In arguing for efficiency mandates, Joe Romm notes the failings of carbon pricing as a solution to climate change:
That means a price of $400 a metric ton of carbon (whether achieved through a tax or a cap & trade system) would increase the price of gasoline a mere $1 a gallon. How much efficiency would that drive? Not bloody much!
Joe Romm more recently comments on the future of the electric car:
If hybrids drop in price and gasoline resumes its peak-oil driven upward trend, then by, say 2015, it would simply not make sense to bother producing a non-hybrid version of any vehicle.
This analysis doesn’t quite compute. Carbon pricing doesn’t matter, but oil’s upward climb (another form of carbon price) is about to drive conventional cars out of existence? Granted, the supply-driven swings in oil price are far larger than anything we expect from carbon pricing in the near term, but there still seems to be something missing from the analysis.
The main problem is the confusion between demand for driving with demand for internal combustion engines. Gasoline prices rise and fall by dramatic amounts, but miles driven only seem to climb (until they don’t). Europeans pay enormous gasoline taxes, and still they won’t quit their cars. This point is often taken too far, but people really do seem to like to drive.
Well, of course they do: Personal mobility is an incredible convenience and an economic necessity. People want it a lot, and even in lean times they’ll give up a many other things before they give up their driving.
Now consider spark plugs.
Would anyone really miss spark plugs? Or consider spark plugs’ complementary good: gasoline. The piece missing (or at least inconsistently treated) in Romm’s analysis is the arrival of a new form of personal mobility — the hybrid electric — that is about as good and almost as cheap as the internal combustion engine. Without hybrids, carbon pricing is fairly hopeless as a lever on gasoline consumption. With hybrids, pricing starts to matter a lot.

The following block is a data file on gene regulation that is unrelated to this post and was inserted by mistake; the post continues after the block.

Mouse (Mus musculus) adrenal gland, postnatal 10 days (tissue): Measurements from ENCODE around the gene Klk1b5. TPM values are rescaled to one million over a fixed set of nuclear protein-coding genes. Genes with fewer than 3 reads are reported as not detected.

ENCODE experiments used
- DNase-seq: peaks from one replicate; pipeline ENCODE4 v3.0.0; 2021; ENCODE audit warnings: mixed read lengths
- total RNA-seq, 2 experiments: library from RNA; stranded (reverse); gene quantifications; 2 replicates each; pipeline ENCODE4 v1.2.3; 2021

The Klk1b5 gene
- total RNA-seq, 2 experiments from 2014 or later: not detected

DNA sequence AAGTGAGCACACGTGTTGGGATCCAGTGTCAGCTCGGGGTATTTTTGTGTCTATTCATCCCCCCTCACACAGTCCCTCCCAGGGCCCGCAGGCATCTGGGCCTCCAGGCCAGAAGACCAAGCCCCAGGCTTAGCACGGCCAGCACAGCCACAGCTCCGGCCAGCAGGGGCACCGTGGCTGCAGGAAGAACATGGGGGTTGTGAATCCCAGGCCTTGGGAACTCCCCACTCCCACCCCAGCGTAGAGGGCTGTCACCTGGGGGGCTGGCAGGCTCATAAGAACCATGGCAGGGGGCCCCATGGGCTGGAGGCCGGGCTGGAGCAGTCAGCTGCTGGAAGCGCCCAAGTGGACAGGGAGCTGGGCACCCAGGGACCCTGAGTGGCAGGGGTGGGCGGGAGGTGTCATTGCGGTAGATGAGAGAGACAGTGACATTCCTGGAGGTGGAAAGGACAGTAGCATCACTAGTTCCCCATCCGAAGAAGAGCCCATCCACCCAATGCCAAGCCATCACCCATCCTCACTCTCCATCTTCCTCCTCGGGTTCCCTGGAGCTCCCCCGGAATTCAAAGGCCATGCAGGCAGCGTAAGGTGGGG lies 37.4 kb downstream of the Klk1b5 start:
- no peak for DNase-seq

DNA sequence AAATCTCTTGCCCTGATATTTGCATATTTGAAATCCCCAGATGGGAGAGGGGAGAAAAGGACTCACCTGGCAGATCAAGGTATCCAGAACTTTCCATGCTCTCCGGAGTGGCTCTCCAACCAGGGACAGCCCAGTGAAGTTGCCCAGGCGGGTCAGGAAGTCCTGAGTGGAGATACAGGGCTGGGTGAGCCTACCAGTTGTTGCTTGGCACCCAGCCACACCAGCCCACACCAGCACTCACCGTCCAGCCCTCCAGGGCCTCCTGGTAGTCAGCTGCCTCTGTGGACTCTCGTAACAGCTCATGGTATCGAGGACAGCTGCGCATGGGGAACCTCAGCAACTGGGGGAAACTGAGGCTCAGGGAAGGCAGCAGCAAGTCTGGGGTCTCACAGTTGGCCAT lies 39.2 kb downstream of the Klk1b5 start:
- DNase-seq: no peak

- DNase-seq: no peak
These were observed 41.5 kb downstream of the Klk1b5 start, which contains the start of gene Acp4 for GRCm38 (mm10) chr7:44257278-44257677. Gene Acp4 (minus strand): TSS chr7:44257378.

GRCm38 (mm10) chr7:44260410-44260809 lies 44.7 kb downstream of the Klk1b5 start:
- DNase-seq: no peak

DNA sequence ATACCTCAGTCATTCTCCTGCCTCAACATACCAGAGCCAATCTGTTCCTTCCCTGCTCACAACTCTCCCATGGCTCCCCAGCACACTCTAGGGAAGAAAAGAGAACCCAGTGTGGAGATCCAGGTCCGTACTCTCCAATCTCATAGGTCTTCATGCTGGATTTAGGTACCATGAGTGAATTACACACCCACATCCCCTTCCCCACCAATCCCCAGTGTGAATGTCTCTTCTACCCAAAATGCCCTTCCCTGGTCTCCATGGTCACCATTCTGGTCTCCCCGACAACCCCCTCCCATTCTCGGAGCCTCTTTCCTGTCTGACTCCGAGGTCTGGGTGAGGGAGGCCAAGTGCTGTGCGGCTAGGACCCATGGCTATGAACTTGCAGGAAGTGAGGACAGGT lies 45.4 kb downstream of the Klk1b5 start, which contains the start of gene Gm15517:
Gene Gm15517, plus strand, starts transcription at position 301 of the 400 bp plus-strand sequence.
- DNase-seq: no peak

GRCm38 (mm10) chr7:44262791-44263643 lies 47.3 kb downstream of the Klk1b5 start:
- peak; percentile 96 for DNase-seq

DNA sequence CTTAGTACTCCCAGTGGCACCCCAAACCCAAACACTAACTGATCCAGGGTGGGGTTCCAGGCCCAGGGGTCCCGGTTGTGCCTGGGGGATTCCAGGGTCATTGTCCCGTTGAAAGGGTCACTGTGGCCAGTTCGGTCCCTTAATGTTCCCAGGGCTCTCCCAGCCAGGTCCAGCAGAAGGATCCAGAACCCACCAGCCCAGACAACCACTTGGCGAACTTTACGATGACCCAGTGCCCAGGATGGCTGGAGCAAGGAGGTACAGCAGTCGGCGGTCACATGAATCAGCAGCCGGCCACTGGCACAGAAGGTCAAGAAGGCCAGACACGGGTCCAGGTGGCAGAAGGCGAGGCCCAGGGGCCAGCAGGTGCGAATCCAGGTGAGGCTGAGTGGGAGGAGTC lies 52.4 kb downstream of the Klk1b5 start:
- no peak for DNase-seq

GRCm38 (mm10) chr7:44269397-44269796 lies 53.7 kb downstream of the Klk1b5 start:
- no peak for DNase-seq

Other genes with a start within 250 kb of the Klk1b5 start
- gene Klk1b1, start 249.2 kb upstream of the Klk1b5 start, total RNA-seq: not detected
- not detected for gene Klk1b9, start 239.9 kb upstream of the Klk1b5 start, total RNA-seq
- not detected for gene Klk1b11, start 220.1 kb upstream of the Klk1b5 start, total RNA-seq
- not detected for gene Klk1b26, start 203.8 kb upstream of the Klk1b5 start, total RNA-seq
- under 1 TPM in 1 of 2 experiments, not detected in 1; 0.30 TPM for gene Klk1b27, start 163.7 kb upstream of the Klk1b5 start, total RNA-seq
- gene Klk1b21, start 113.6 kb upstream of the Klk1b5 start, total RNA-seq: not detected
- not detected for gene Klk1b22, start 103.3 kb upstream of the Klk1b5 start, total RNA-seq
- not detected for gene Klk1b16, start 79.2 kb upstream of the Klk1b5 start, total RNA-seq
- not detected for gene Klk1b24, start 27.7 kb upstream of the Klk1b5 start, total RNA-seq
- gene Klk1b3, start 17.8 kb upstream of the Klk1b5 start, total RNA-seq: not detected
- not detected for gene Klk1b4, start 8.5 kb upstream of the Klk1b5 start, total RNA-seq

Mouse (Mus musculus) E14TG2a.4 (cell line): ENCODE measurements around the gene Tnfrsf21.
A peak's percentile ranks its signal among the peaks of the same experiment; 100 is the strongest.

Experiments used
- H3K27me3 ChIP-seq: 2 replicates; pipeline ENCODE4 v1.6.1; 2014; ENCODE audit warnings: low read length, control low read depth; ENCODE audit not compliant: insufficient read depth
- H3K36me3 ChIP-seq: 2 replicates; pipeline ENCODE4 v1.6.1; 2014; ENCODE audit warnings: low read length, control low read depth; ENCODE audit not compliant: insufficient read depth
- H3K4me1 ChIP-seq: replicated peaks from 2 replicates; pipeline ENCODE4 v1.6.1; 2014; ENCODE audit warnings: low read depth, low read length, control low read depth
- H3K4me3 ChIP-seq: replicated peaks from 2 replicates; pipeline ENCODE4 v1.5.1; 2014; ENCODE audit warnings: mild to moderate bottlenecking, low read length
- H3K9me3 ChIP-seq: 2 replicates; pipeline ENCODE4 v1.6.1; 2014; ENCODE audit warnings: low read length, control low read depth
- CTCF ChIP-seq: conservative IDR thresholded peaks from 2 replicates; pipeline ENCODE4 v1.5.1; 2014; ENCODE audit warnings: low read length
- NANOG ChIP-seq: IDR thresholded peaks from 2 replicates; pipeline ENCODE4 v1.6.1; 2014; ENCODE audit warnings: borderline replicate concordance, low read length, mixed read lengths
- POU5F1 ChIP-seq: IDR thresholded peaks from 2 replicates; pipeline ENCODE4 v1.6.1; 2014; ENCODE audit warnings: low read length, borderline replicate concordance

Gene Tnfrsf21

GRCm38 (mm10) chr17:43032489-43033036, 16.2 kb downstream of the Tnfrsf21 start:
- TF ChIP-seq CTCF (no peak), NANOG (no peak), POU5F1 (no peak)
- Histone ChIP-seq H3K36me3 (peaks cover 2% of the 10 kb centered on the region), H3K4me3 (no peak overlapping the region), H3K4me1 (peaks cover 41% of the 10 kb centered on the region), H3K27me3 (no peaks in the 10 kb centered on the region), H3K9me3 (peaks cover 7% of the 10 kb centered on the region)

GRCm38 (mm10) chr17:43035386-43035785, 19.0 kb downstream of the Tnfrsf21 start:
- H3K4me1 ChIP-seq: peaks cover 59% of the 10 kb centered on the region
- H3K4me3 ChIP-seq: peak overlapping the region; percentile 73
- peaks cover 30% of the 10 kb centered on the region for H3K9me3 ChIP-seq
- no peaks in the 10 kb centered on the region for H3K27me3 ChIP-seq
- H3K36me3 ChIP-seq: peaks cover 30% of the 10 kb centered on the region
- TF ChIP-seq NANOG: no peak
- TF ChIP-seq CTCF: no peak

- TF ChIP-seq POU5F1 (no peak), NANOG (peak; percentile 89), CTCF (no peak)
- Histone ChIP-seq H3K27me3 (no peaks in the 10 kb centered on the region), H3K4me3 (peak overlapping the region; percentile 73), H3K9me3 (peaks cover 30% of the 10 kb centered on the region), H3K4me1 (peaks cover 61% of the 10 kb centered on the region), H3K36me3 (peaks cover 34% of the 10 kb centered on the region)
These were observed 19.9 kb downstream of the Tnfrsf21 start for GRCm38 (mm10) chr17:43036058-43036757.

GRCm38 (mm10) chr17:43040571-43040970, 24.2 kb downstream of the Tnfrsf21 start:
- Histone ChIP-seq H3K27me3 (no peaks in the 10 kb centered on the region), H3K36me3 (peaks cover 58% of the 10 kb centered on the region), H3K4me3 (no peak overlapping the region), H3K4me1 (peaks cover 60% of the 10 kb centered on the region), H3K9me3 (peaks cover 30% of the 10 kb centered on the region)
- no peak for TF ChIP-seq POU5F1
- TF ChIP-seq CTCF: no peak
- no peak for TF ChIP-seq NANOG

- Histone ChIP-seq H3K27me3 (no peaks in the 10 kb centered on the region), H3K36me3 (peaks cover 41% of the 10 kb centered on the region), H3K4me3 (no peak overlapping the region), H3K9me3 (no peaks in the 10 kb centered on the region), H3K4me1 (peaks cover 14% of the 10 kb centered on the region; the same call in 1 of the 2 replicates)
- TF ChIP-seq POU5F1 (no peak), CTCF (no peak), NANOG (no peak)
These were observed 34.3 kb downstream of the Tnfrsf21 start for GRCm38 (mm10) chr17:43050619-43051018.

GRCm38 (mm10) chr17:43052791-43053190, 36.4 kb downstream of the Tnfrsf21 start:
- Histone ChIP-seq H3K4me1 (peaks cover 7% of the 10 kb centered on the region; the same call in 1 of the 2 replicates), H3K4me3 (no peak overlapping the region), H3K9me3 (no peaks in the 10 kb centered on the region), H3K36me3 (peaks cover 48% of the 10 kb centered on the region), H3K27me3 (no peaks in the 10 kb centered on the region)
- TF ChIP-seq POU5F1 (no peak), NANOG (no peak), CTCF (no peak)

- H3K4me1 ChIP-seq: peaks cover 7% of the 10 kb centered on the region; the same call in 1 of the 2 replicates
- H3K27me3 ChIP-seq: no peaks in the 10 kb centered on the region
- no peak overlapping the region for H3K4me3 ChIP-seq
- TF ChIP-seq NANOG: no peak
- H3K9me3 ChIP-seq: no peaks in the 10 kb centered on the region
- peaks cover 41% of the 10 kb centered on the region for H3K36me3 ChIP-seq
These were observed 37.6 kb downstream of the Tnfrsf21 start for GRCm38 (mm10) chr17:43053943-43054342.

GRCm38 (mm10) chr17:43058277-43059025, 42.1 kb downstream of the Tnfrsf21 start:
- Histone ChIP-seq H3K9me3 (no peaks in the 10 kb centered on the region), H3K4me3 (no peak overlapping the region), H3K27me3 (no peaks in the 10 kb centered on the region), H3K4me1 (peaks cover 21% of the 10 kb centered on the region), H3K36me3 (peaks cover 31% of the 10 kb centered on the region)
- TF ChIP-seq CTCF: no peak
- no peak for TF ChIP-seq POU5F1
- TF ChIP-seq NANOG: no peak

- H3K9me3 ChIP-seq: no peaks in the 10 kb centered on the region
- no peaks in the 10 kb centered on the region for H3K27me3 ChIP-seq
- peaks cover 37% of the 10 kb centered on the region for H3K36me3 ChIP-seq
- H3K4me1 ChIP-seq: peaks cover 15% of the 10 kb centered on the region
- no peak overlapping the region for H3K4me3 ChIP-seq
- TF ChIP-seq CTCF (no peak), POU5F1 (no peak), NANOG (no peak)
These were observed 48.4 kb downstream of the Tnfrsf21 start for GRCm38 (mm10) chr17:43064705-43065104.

Of course, carbon pricing didn’t create hybrid electric cars. Neither did efficiency mandates. Carbon pricing won’t do a very good job curbing demand for driving. Neither will efficiency mandates. But both carbon pricing and efficiency mandates absolutely can help to create a market for electric cars. Moreover, carbon pricing helps to create a market for renewable energy to power those electric cars. Efficiency mandates don’t. Carbon pricing also makes meat more expensive and causes companies to move factories across oceans, both things efficiency mandates aren’t so good at.
To be clear, Romm isn’t opposed to carbon pricing. Rather, he appears to be opposed to the faintly ludicrous strawman notion that "we aren’t going to meet a 450 ppm target by just raising carbon prices alone," a position advocated by roughly no one. Likewise, I’m all in favor of efficiency standards, which offer much faster emissions reductions than carbon pricing alone, in spite of my leeriness of the government’s execrable track record on this sort of thing.
Nevertheless, the notion that transportation emissions won’t yield to carbon pricing is not nearly so well supported by the evidence as Romm suggests. The recent surge in the price of oil coupled with coming technological advances suggest carbon price sensitivity is higher than many suppose.
Perhaps more importantly, a questionable premise underlies both Romm’s original analysis and similar criticism of cap-and-trade from less knowledgeable sources. That premise, in brief, is that we need Solution X to beat climate change; Solution X is only viable if carbon prices become really high, therefore carbon pricing is bound to fail.
For the Wall Street Journal, Solution X is clean coal. For Romm, it’s electric cars. Both may be worthy technologies (although my money is on electric cars), but if carbon pricing can’t wave them into being tomorrow, the problem may simply be that they’re not quite ready yet. Reality matters. If the technology exists, carbon pricing will favor it. If it doesn’t exist yet, carbon pricing will favor cheaper forms of emissions reductions. That’s how the system is supposed to work.